Nuchal Glands: A Novel Defensive System in Snakes
Of the various chemical defensive adaptations of vertebrates, nuchal glands are among the most unusual. First described in a Japanese natricine snake, Rhabdophis tigrinus, in 1935, these organs are embedded under the skin of the neck region as a series of paired glands that have neither lumina nor ducts. The major chemical components of the glandular fluid are bufadienolides, which are cardiotonic steroids also found in the skin secretion of toads. Here we review early studies of nuchal glands and briefly introduce our recent findings on the sequestration of bufadienolides from consumed toads and the maternal provisioning of those sequestered compounds. We summarize behavioral studies associated with the antipredator function of the nuchal glands, which have been conducted during our more than decade-long collaboration. Results of preliminary analyses on the possible costs of toad-eating and on the ultrastructure of the nuchal glands are also presented. Finally, we discuss the evolutionary origin of the nuchal glands and suggest future directions designed to understand the biological importance of these novel vertebrate organs, which have evolved in a limited number of snake species.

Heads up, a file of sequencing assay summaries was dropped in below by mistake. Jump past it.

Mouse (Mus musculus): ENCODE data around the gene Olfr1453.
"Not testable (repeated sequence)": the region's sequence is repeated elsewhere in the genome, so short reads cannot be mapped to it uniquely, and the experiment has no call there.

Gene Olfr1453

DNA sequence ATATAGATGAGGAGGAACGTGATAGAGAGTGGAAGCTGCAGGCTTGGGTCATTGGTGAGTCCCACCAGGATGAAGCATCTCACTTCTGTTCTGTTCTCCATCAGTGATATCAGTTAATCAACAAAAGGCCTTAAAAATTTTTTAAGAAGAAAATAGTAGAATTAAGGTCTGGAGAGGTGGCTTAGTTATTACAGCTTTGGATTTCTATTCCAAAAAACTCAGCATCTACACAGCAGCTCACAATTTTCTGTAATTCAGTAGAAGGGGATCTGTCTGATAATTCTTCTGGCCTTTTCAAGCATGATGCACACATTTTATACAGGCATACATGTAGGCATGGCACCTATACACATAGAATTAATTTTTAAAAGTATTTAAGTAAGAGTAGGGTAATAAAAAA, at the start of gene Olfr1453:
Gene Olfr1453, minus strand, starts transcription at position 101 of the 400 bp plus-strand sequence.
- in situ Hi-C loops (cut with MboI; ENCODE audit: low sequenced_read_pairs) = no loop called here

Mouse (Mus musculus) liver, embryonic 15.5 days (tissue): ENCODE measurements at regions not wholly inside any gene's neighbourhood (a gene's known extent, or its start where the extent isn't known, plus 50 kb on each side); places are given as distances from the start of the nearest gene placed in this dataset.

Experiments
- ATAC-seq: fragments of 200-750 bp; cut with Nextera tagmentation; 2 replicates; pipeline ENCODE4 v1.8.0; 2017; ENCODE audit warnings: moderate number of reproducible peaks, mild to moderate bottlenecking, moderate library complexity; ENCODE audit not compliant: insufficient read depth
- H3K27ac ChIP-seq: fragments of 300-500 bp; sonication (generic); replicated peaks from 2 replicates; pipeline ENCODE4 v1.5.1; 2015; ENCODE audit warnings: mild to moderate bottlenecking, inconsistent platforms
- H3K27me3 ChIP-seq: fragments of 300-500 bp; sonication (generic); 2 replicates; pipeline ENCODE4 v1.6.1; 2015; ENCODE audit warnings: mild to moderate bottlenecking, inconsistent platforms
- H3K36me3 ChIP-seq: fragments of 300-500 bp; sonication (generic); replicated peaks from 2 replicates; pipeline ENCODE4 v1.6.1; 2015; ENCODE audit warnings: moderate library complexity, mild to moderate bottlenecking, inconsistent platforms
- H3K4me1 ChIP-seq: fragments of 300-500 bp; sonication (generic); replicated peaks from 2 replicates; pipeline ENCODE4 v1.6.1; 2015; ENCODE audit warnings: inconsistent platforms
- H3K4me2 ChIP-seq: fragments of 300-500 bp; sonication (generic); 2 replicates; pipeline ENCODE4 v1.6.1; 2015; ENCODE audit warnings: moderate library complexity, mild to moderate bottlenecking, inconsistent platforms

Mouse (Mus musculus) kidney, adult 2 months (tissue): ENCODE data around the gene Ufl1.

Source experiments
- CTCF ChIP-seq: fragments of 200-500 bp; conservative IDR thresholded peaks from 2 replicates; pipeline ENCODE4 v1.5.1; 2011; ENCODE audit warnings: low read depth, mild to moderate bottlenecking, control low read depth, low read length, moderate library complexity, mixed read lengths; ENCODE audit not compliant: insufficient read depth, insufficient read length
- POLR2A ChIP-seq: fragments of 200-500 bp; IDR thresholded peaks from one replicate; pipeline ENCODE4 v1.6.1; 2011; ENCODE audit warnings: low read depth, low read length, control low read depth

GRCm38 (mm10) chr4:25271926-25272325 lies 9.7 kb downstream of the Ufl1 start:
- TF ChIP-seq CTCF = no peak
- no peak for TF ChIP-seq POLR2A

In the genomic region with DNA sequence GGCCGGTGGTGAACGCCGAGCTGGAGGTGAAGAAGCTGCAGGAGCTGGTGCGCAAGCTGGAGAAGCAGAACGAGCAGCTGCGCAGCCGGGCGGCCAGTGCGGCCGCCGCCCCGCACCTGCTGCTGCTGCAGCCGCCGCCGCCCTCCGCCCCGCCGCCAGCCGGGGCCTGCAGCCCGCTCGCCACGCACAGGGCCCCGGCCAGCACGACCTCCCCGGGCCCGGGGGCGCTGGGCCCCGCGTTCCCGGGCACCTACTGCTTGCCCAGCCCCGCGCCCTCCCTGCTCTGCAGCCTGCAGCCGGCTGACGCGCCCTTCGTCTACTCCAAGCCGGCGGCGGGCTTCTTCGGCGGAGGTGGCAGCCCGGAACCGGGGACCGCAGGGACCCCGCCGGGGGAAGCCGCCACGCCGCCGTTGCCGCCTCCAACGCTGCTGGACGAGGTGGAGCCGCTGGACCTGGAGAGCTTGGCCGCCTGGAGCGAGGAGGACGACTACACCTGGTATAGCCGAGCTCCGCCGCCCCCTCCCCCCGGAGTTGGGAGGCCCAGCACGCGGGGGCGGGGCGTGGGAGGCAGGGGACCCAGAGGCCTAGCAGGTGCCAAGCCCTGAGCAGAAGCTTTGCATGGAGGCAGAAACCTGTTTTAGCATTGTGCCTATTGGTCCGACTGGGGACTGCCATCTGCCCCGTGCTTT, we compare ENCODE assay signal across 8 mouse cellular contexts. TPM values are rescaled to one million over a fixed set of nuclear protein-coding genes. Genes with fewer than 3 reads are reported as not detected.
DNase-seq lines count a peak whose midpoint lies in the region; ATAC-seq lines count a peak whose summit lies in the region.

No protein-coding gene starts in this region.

Mori, Akira, Gordon M. Burghardt, Alan H. Savitzky, Kathleen A. Roberts, Deborah A. Hutchinson, and Richard C. Goris. Nuchal glands: A novel defensive system in snakes. Chemoecology. (DOI: 10.1007/s00049-011-0086-2)